Clinton: Republicans are denying the United States clean energy jobs

Story highlights

  • On clean energy, Clinton says GOP "denying people jobs and middle-class incomes"
  • Political answer is a departure from the nonpartisan answers Clinton gave months ago
  • Clinton calls concerns over hydraulic fracturing legitimate and pressing
Hillary Clinton used a softball climate change question on Thursday to step up her political rhetoric and hit Republicans for "denying people jobs and middle-class incomes."
The answer was telling because Clinton turned a benign, nonpartisan question into a political talking point, something that months ago she would likely not have done.
"The hardest part for me of this whole false choice debate that has gone on too long is that aside from the deniers and the folks who want to pretend that we don't have a crisis is the fact that we are leaving money and jobs behind," Clinton said at the Clean Energy Summit 7.0, describing the choice between investing in clean energy and growing the American economy.
Clinton added: "For those on the other side, they have to answer to the reality they are denying people jobs and middle-class incomes and upward mobility by their refusal to look to the future."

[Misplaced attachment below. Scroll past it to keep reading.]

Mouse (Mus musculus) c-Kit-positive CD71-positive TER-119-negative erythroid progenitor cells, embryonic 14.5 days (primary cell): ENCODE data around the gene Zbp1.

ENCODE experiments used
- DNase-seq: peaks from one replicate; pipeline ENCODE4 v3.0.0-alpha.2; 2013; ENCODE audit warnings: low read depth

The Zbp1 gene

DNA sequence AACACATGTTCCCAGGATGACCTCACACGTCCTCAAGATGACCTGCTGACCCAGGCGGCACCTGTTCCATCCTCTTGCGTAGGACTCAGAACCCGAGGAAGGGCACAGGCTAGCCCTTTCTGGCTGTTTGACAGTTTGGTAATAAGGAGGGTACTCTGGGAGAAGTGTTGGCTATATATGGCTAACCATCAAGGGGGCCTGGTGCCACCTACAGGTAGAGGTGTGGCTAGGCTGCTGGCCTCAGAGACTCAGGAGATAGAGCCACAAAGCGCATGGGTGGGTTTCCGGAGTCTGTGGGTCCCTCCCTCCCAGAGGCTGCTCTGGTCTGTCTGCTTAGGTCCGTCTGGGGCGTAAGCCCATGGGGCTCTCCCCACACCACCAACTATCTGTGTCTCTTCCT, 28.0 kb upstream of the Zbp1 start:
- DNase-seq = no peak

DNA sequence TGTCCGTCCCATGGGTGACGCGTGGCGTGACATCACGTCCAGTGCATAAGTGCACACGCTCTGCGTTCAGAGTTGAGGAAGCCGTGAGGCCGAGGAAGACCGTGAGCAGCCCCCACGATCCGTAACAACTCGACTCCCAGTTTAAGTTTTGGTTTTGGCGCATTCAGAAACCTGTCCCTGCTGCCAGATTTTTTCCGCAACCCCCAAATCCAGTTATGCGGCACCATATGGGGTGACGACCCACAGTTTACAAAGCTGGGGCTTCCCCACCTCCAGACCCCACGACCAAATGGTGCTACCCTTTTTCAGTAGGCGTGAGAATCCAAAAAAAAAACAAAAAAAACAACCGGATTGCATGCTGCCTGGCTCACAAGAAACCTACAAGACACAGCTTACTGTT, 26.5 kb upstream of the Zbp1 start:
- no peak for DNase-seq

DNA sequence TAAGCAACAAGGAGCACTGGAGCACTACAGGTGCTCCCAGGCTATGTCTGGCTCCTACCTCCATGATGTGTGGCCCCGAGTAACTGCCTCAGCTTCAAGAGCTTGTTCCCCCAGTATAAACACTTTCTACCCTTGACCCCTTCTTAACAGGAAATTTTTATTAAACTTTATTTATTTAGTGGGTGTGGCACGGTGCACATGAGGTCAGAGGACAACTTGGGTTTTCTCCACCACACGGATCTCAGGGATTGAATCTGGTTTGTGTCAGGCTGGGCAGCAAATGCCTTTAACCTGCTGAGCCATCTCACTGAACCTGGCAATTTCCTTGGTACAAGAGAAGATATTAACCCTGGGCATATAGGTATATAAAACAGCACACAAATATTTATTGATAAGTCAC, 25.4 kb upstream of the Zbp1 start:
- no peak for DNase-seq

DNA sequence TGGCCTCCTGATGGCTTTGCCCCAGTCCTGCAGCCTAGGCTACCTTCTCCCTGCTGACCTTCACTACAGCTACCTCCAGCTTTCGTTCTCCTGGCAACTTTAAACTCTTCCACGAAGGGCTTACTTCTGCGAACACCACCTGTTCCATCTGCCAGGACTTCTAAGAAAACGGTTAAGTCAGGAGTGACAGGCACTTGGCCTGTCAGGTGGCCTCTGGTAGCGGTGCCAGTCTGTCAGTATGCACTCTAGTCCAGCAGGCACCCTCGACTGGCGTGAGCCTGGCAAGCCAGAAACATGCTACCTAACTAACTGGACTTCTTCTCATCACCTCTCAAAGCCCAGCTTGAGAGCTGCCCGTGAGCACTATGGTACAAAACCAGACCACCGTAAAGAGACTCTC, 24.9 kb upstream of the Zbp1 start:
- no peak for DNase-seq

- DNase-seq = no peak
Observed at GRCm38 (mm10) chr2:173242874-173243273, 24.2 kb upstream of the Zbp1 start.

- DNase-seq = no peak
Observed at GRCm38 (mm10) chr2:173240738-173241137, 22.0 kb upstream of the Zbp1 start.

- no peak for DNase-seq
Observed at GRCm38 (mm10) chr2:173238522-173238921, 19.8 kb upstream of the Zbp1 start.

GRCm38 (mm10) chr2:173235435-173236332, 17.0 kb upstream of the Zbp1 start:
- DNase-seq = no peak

For months, Clinton has crisscrossed the country as part of her time on the speaking circuit and on her book tour. The former secretary of state is widely seen as the front-runner to be the Democrat's presidential nominee in 2016 and, although she has not announced she is running, she has admitted she is thinking about it and will likely make a decision at the start of 2015.
2016: Clinton vs. Warren?
2016: Clinton vs. Warren?


    2016: Clinton vs. Warren?


2016: Clinton vs. Warren? 02:44
As that decision date moves closer, Clinton appears to be getting more comfortable with giving political answers. She has also stepped up her political schedule, with events with a cadre of Democratic groups in September.
Clinton also weighed in on hydraulic fracturing, a controversial method of extracting oil.
The former first lady called concerns over fracturing legitimate and pressing. She added that in light of the practice, "it is crucial that we put in place smart regulations and enforce them, including deciding not to drill when the risks are too high."
The answer was similar to what Clinton writes in her memoir "Hard Choices."
Clinton was being interviewed by John Podesta on Thursday. Podesta, a former chief of staff for Bill Clinton who now works for President Barack Obama, attended a meeting of Democratic operatives in late July and, according to Politico, is being eyed as Clinton's likely campaign chairman in 2016.
His response to her political answer: "That is great. And I think we need to keep repeating that argument."